A fascinating guest post from Sophie McKenzie on what makes a teen thriller!
Most of my books are marketed at teenagers. As a result, people tend to think that I set out to write for those readers. But nothing could be further from the truth. I write, first and foremost, for myself: the kind of story that I enjoy. For me, the idea of writing ‘for’ any particular group feels more than a little patronising. After all, there is no homogenous ‘teenager’ identity, just as there’s no way that all mothers, say, or all bus drivers are the same as each other. Individual readers have their own specific tastes in stories, regardless of the communities to which they belong.
So what makes a thriller for teens? As far as I’m concerned, it’s basically the same ingredients that make a thriller for any reader: peril, compelling characters and a strong story. Lots must be at stake for the main characters and the reader needs to care hugely that those characters will overcome what stands in their way and survive. Along the way, they need to develop in some way, to grow and to learn. Teen thrillers need to be lean, but the teen characters within them must be as fully fleshed out as their counterparts in novels for adults. I would never claim to know ‘how adolescents think’, but I know how my fictional teenage characters’ minds work.
In my new book, Hide and Secrets, troubled, lonely Cat encounters many dangers in an attempt to find and save her much-loved father. The journey she goes on with her friend Tyler, takes her across England and into the path of multiple threats. But outsider Cat also goes on an emotional journey – where she learns that almost everyone feels out of place some of the time and if you can find a way to open up about things to someone you trust, you might end up feeling less alone.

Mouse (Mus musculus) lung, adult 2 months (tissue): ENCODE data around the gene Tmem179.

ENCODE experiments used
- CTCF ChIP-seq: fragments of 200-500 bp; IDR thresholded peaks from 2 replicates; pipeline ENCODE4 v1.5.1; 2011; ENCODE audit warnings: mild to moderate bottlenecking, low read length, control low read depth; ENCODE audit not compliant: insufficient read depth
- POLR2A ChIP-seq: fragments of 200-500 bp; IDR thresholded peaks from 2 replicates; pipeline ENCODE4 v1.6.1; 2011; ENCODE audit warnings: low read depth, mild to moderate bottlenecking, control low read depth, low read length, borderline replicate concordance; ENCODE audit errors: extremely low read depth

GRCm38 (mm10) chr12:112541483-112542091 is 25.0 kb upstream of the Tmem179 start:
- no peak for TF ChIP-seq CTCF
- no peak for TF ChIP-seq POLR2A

Hide and Secrets starts with Cat at a low point: she is grappling with the (presumed) death of her father and feels very distanced from her mother. The family is completely broken by Dad’s absence – Cat feels isolated from her friends, Mum has become super-focused on making money as an ex-celebrity astrologer, while little sister Bess is a selective mute. I’ve never been in Cat’s position, but I have experienced sudden trauma – and the way a single, shocking event can have devastating consequences that ripple out for years.
For Cat, the hope of mending her family is held out: she receives a strange message that her dad is alive and in hiding from gangsters. Action and peril kick in as Cat discovers not only that her father is in terrible danger, but that she is the only person who can help.
In many ways, Hide and Secrets shares a lot of DNA with my first teen thriller, Girl, Missing. An ordinary girl who doesn’t fit in, is launched into a world of action and danger as she tries to find out the truth about her family. The stakes are high – and getting higher – from the start, thanks to a ‘desperate race against time’ climax and plenty of cliffhangers along the way.
I had a lot of fun writing Hide and Secrets and, now it’s out in the world, I hope that teen readers will find it and enjoy it too.
Hide and Secrets by Sophie Mckenzie is out 22nd July (Published by Simon & Schuster Children’s Books)